... 14 years on, looks a steal. In 1975, following a series of mergers which transformed the firm, the Routledge and Kegan Paul archive, dating back to George Routledge’s ‘railway library’ in the mid-19th century and coming forward to Wittgenstein, was deposited, on ‘permanent ...

Part of the Fun of being an English Protestant

Patrick Collinson: Recovering the Reformation, 22 July 2004

Reformation: Europe’s House Divided 1490-1700 
by Diarmaid MacCulloch.
Allen Lane, 832 pp., £25, September 2003, 0 7139 9370 7
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... by 472 scholars in 24 countries, none of them writing about Ch’eng I and Ch’enga Hao. And Routledge has recently launched The Reformation, a four-volume set of 72 reprinted essays. It’s still an industry, and hardly a cottage industry. Diarmaid MacCulloch’s Reformation is a better book on the subject as a whole than anyone has managed to write for ...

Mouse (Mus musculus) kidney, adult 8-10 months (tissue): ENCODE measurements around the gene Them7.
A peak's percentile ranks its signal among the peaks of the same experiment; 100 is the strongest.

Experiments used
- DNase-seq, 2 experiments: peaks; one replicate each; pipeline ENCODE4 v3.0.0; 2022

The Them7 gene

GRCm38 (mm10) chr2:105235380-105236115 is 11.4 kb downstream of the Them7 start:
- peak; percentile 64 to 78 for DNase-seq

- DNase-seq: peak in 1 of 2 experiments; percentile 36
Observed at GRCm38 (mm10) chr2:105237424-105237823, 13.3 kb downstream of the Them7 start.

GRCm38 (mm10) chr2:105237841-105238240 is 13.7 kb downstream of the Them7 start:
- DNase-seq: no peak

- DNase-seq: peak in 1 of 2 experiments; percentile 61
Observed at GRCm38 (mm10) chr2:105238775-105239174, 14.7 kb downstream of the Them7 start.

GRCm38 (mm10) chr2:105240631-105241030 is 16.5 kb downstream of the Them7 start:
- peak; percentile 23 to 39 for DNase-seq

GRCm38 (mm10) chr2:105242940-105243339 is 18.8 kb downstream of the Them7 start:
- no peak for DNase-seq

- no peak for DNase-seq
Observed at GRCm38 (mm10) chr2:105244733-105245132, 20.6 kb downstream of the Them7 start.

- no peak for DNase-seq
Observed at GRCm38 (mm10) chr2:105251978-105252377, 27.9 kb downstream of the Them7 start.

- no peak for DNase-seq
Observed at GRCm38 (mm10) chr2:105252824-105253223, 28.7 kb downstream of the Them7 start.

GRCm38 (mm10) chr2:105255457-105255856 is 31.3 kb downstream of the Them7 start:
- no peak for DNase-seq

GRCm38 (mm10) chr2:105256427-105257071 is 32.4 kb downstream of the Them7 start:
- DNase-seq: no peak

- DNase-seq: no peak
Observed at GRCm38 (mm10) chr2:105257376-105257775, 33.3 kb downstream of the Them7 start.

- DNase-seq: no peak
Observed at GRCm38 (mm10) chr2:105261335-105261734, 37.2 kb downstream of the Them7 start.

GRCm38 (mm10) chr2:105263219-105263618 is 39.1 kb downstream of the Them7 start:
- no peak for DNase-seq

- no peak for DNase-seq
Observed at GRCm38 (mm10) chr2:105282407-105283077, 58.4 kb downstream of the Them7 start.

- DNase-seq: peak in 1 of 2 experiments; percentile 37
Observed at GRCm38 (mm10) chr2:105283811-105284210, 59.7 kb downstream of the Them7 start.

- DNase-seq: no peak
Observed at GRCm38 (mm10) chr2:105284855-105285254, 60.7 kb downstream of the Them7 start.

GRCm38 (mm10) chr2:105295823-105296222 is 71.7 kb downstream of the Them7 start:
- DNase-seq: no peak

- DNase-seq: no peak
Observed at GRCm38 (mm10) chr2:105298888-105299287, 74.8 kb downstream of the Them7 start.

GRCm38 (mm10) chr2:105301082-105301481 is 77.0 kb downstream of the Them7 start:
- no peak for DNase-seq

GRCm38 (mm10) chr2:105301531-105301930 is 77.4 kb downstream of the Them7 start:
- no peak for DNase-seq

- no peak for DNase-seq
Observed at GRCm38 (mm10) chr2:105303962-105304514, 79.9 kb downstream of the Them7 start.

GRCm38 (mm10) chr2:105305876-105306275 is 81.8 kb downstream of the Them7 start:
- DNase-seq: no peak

Inventor

Richard Luckett, 21 December 1989

I.A. Richards: His Life and Work 
by John Paul Russo.
Routledge, 843 pp., £40, May 1989, 0 415 03134 6
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... long, the composition of which began with Richards’s knowledge and with his co-operation. John Paul Russo explains his side of this: ‘My probe of the hegemonic anti-biographical, anti-historical bias in New Criticism led me to one of its main sources in Richards. I intended to elucidate as systematically as possible the historical, biographical and ...

Burlington Bertie

Julian Symons, 14 June 1990

The Last Modern: A Life of Herbert Read 
by James King.
Weidenfeld, 364 pp., £25, May 1990, 0 297 81042 1